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Will CDOT’s expansion work during severe weather?

This image depicts a cross-section of CDOT’s planned highway expansion, which could lead to disastrous results as described below.

The March 1, 2014 instantaneous 103-vehicle wreckage and death in the I-25/T-Rex depression below Washington Street was shocking. The Denver Post described a situation that eventually will happen innumerable times along CDOT’s proposed I-70 1.75 mile “cut and kill trench.”

Here are more extremes:

    • Identical 330′ paving width basic layout 0.8 miles long at I-25.
    • Two rail lines modified into driving lanes creates the same subterranean profile I-70 is deeper with an 800′ underpass cover. I-25 gravity drains, but I-70 falls to one 40′ deep tunnel.
    • I-25 diagonals sunrays and I-70 perpendiculars, so its maximum 56′ tall snow shadow footprint modifies microclimates six months yearly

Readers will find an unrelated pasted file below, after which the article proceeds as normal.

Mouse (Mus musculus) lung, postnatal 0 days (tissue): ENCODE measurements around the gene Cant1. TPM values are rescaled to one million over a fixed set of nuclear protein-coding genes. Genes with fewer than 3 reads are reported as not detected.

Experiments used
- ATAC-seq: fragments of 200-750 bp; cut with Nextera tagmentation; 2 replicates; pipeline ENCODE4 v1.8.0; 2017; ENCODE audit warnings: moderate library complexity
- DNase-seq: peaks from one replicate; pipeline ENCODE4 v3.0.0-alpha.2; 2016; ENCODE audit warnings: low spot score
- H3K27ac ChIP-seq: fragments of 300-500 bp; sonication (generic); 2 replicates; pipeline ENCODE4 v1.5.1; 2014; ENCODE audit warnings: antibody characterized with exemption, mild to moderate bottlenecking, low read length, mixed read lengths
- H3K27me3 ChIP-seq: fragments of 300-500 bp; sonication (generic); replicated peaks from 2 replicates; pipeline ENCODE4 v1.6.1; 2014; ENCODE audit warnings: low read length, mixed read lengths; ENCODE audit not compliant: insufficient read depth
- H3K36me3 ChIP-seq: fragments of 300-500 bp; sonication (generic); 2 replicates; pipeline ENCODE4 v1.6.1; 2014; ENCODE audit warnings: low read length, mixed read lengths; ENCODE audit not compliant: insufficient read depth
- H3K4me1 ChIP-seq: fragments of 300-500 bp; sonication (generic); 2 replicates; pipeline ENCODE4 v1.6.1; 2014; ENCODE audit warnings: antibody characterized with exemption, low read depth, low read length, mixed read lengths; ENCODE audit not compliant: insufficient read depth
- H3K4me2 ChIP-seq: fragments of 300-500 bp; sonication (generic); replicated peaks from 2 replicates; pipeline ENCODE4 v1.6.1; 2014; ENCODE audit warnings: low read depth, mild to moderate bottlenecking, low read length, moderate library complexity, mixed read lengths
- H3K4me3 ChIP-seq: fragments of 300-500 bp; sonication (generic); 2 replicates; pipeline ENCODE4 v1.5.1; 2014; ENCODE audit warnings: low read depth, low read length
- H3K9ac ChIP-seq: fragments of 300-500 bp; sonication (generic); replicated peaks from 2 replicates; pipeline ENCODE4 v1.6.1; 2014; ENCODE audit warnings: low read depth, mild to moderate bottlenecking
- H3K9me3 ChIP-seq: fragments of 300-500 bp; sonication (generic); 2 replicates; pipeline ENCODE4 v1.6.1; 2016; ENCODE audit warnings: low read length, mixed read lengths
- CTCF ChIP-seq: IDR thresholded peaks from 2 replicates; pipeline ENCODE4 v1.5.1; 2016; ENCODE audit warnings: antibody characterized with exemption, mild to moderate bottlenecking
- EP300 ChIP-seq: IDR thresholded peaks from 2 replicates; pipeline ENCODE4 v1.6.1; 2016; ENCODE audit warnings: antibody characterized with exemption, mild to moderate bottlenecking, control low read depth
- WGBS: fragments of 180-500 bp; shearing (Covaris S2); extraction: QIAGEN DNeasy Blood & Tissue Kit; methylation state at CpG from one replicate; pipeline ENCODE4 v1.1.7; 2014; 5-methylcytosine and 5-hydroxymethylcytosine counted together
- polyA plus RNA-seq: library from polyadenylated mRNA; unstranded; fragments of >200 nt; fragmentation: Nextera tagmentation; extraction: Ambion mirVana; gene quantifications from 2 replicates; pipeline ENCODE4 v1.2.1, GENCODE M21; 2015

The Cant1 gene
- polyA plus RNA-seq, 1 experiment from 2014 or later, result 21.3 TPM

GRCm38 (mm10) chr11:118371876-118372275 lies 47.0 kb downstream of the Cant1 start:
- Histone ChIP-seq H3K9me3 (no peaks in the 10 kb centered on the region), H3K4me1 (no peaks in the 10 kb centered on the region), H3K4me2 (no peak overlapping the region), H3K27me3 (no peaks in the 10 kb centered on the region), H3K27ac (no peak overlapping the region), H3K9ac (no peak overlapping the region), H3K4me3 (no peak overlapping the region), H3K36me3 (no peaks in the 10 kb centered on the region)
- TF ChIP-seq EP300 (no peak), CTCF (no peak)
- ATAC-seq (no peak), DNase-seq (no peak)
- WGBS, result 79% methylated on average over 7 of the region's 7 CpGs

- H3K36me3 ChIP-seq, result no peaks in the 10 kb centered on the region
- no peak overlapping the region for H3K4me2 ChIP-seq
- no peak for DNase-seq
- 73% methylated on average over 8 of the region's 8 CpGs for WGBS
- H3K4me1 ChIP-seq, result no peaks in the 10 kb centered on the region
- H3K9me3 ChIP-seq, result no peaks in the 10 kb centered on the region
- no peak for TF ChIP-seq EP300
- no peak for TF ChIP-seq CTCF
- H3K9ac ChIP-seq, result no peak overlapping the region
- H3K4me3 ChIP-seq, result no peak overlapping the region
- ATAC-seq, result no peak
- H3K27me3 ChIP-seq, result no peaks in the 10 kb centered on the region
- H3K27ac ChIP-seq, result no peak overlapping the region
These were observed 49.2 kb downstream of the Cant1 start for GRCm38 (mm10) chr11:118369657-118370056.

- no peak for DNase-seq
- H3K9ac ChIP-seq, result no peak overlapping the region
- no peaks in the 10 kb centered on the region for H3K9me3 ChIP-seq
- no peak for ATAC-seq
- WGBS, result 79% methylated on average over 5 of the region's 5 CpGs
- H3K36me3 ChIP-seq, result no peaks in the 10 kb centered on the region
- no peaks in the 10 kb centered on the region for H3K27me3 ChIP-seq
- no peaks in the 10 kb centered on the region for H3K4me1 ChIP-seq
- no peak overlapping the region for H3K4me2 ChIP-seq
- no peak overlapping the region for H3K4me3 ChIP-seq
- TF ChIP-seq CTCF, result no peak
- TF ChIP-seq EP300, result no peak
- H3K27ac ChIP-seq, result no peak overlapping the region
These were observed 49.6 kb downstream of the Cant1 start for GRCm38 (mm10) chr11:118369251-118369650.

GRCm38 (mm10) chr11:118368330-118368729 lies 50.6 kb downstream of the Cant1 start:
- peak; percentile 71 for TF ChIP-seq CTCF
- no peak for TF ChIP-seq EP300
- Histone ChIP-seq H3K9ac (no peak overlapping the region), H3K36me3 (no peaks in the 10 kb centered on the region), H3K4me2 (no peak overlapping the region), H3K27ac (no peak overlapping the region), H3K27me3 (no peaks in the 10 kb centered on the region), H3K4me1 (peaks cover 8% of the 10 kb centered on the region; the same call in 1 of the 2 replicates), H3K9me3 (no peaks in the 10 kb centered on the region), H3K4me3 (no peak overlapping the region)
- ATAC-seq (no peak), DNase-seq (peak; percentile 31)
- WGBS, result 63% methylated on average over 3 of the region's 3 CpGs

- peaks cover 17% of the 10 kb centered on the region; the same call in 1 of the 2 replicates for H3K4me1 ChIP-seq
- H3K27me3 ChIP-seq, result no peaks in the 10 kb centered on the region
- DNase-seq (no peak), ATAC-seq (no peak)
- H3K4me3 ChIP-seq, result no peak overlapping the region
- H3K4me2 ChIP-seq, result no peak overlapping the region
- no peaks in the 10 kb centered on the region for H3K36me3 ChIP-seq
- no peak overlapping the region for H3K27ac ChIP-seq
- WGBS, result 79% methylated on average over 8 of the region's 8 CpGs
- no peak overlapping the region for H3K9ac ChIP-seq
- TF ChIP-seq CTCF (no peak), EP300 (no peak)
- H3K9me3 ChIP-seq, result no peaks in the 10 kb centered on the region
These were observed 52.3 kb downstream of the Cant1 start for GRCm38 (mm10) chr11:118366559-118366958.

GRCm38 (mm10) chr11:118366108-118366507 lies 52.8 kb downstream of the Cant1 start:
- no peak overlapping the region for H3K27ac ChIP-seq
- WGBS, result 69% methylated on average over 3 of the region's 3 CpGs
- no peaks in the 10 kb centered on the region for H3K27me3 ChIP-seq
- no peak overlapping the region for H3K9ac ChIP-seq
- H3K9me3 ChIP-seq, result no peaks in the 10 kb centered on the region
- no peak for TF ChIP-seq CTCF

• The I-70 Venturi Effect becomes severe, matching high velocity west winds with old Stapleton tunnel conditions, including required 5% gradients
    • Rush hour drivers face staccato direct/indirect instant light blindness under bridges and covers
    • Wind chills coupled with typical Denver 140 annual freeze/thaws exacerbate expansion and contraction impacts in a moat subject to powerful below surface water seepage pressures plus -25 to +105 degree temperatures.
    • Deicing barely mitigates lesser wintertime climate occurrences. Consequently, these elements continuously generate “death crashes” waiting to happen!

JMProsser 08/12/2014